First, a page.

By Tsuyoshi Inajima, Takashi Hirokawa, and Yuji Okada
14 September 2012
Japan plans to scrap atomic power by the end of the 2030s, bowing to public pressure after the Fukushima nuclear disaster caused mass evacuations and left areas north of Tokyo uninhabitable for decades.
The country’s first post-Fukushima energy policy approved today by Prime Minister Yoshihiko Noda means the country will join Germany in abandoning the power source that helped both countries build world-beating economies and models for development from the destruction of World War II.
While the meltdowns at Tokyo Electric Power Co. (9501) reactors in 2011 led nations from China to France to review atomic policies, including the phase-out ordered by German Chancellor Angela Merkel, countries including Britain affirmed plans to rely more on atomic power. Even Japan’s new policy will allow idled reactors to restart during the 27-year wind-down period.
“A whole generation of Japanese will grow up during this transition,” said Vicente López-Ibor, president of Estudio Juridico Internacional, an energy law firm in Madrid. “They will have to decide which renewable-energy technologies should be used, such as offshore wind farms, and consider shale gas too.”
Under the approved policy, the government estimates spending on solar, wind and other types of renewable energy over the next two decades will total 38 trillion yen ($487 billion), with another 84 trillion yen investment in energy-efficient technology, and 6 trillion yen on co-generation systems.
The energy plan is in line with public opinion polls wanting an end to atomic power after the offshore earthquake and 13-meter (40-foot) tsunami triggered the worst nuclear accident since Chernobyl. The decision follows almost all the recommendations made last week by the ruling Democratic Party of Japan, which may face elections as early as next month.
Japan should strictly enforce the 40-year limit on a reactor’s operational life and ban construction of new atomic plants, the government said in the 20-page report. In the three decades of phasing out nuclear, the policy does allow for restart of some reactors shut after Fukushima if approved by a new regulator.
The DPJ’s plan is a “desperate election gambit,” Richard Katz, an economist and editor-in-chief of the New York-based Oriental Economist Report, wrote in a Sept. 11 report. “If most existing plants are restarted and then they are all shut down after they reach age 40, nuclear power would still supply 15 percent of the country’s electricity as of 2030,” Katz wrote.
Katz’s point was acknowledged last week by Seiji Maehara, the chairman of the DPJ’s policy research committee that made the recommendations. Five reactors would still be operating in 2039 even if the 40-year operation rule is applied, so the country may bring forward the schedule for shutting them down, said Maehara.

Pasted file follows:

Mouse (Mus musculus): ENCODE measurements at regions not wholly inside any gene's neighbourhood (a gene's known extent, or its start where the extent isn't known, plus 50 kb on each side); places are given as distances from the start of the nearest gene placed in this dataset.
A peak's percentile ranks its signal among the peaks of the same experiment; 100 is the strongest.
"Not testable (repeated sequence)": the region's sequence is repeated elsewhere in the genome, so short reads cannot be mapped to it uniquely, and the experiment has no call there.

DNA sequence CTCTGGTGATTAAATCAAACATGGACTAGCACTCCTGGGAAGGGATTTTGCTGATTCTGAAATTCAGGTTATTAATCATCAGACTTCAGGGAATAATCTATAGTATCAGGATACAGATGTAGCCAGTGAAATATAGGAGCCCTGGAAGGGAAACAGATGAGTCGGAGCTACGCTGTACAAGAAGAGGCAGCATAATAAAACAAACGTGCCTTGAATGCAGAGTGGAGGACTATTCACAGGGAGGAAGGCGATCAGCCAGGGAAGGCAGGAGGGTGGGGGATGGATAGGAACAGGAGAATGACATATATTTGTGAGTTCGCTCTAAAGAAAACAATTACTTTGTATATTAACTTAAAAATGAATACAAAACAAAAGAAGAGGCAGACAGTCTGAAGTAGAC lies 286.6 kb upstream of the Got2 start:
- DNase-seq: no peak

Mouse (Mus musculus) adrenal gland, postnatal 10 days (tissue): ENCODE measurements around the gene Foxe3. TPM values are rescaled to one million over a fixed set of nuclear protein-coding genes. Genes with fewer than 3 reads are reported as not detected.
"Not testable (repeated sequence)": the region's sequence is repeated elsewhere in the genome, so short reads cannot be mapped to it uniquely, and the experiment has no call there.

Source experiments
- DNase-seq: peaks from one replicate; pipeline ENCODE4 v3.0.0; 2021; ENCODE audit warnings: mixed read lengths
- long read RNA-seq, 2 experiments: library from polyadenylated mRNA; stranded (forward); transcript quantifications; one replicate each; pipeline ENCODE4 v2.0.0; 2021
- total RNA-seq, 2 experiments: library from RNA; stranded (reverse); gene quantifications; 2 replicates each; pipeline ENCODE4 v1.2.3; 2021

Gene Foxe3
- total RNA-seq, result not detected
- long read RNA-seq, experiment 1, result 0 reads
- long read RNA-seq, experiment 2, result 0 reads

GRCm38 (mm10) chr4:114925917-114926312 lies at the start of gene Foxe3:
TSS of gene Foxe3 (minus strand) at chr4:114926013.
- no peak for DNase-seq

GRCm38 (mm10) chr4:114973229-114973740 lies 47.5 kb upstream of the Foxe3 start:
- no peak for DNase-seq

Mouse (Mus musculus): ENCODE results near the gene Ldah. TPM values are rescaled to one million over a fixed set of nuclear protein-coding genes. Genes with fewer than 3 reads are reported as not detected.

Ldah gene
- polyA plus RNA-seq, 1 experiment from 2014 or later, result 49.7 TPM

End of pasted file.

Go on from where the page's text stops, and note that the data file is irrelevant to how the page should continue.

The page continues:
The government should use “all its political resources” to achieve the zero-nuclear goal in the 2030s and if possible achieve it before then, Maehara said on Sept. 6.
Only two of Japan’s 50 reactors, located at Kansai Electric Power Co.’s Ohi plant, have restarted since the shutdowns ordered after the catastrophe.
“This announcement must become law, otherwise it will be seen as nothing but lip service to buy votes before the coming election,” said Kazue Suzuki of Greenpeace Japan in a statement.
“Right now Japan is replacing a lot of the power by revving up fossil fuel use,” said Mark Hibbs, a senior nuclear analyst at the Carnegie Endowment for International Peace. “There is a lot of room for Japan to do things which would help them to adjust to a no-nuclear policy, for example establishing a unified national power grid and quickly building up renewables sources, since these were largely neglected.”
Phasing out nuclear power means Japan will fail to meet its international pledge to reduce greenhouse-gas emissions, according to the figures in the government’s report. […]
By Ed King
14 September 2012
Today’s decision by Japan’s government to phase out Nuclear power by 2030 has been branded a potential ‘climate disaster’ by critics, who say it will leave the country relying heavily on coal, gas and oil.
Proposals released today reveal Nuclear reactors will be shut down by 2040, with emphasis placed on renewables and fossil fuels to fill the energy gap.
Until last year’s Fukushima disaster, Nuclear energy accounted for a third of the country’s electricity output, generated by 50 reactors across Japan. Tokyo had planned to expand that capacity by 50% by 2030.
According to the news agency AP, the Ministry of Environment projects that Japan will produce about 15% greenhouse gas emissions this fiscal year than it did in 1990, the baseline year for measuring progress in reducing emissions.
Meanwhile Reuters report Japan aims to triple the share of renewable power to 30% of its energy mix, but will remain a top importer of fossil fuels for the next decade.
As a result of its heavy reliance on Nuclear, Japan has a compartmentalised grid structure, meaning electricity cannot be moved easily between regions. Major investment will be needed to ensure it can cope with the more fluid supply that renewable energy provides.
Japan has already said it will not be signing up to an extension to the Kyoto Protocol. A member of its negotiating team at the UNFCCC Bangkok talks told RTCC it needed the flexibility post Fukushima to develop a new energy strategy without constraints.